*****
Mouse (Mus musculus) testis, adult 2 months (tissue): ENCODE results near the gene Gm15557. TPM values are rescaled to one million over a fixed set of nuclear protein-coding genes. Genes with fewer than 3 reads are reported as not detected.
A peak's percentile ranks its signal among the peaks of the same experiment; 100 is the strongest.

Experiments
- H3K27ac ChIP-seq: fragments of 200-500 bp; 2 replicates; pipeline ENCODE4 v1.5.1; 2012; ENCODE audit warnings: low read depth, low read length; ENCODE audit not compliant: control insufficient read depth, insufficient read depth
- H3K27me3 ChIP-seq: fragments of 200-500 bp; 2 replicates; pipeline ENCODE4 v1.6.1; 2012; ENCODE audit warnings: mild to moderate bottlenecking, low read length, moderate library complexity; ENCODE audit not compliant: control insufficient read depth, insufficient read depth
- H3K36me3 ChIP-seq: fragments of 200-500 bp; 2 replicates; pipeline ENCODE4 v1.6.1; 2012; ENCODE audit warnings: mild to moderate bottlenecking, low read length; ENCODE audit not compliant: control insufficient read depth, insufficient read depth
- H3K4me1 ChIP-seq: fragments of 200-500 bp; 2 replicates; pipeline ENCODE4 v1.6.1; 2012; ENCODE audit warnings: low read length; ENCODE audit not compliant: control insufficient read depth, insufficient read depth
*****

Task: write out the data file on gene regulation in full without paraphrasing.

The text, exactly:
Mouse (Mus musculus) testis, adult 2 months (tissue): ENCODE results near the gene Gm15557. TPM values are rescaled to one million over a fixed set of nuclear protein-coding genes. Genes with fewer than 3 reads are reported as not detected.
A peak's percentile ranks its signal among the peaks of the same experiment; 100 is the strongest.

Experiments
- H3K27ac ChIP-seq: fragments of 200-500 bp; 2 replicates; pipeline ENCODE4 v1.5.1; 2012; ENCODE audit warnings: low read depth, low read length; ENCODE audit not compliant: control insufficient read depth, insufficient read depth
- H3K27me3 ChIP-seq: fragments of 200-500 bp; 2 replicates; pipeline ENCODE4 v1.6.1; 2012; ENCODE audit warnings: mild to moderate bottlenecking, low read length, moderate library complexity; ENCODE audit not compliant: control insufficient read depth, insufficient read depth
- H3K36me3 ChIP-seq: fragments of 200-500 bp; 2 replicates; pipeline ENCODE4 v1.6.1; 2012; ENCODE audit warnings: mild to moderate bottlenecking, low read length; ENCODE audit not compliant: control insufficient read depth, insufficient read depth
- H3K4me1 ChIP-seq: fragments of 200-500 bp; 2 replicates; pipeline ENCODE4 v1.6.1; 2012; ENCODE audit warnings: low read length; ENCODE audit not compliant: control insufficient read depth, insufficient read depth